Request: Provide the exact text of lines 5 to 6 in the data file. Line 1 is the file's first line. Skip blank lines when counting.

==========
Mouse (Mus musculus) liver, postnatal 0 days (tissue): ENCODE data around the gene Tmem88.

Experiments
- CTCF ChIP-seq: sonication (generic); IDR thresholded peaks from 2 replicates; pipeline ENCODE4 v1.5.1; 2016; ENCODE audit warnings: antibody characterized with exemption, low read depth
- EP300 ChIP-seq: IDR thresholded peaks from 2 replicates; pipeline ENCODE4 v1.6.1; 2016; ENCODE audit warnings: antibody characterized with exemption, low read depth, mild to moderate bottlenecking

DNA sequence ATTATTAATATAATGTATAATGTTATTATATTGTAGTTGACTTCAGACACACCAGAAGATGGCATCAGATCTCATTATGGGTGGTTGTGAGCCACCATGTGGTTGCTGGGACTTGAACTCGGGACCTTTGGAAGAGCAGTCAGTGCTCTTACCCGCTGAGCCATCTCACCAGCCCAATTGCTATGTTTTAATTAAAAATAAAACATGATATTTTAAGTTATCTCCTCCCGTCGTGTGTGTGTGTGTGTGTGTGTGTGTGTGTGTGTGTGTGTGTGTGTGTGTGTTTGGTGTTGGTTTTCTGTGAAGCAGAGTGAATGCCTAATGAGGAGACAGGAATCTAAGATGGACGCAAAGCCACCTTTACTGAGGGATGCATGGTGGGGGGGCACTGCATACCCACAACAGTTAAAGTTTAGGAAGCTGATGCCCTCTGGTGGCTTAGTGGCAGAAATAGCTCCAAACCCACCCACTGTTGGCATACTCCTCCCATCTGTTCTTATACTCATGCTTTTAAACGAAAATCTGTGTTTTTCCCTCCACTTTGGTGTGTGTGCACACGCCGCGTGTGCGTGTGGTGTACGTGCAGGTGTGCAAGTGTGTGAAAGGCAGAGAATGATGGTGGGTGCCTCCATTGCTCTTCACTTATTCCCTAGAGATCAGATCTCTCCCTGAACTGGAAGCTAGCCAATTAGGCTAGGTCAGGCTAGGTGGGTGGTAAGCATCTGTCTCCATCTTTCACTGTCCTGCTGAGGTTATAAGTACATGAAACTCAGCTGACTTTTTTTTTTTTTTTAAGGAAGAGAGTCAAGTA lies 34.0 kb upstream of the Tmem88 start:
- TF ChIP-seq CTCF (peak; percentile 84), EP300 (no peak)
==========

DNA sequence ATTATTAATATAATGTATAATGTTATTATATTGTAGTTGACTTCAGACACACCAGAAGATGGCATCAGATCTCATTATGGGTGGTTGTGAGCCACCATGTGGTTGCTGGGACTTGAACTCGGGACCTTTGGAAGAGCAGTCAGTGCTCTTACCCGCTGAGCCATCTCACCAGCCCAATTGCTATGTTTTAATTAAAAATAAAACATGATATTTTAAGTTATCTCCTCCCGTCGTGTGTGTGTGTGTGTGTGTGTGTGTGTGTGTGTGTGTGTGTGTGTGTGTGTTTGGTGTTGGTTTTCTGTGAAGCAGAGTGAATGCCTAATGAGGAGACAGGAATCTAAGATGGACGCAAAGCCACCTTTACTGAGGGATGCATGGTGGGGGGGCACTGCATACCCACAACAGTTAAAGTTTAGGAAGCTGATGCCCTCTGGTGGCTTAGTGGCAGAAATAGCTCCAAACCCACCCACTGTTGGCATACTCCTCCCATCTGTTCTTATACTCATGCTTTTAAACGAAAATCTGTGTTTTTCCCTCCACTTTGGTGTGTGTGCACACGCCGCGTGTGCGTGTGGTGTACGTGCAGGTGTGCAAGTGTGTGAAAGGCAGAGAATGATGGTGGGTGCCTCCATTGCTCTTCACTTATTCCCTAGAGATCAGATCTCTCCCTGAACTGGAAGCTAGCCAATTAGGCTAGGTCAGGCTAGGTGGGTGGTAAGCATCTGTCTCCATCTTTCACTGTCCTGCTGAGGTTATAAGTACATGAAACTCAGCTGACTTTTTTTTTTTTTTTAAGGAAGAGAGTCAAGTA lies 34.0 kb upstream of the Tmem88 start:
- TF ChIP-seq CTCF (peak; percentile 84), EP300 (no peak)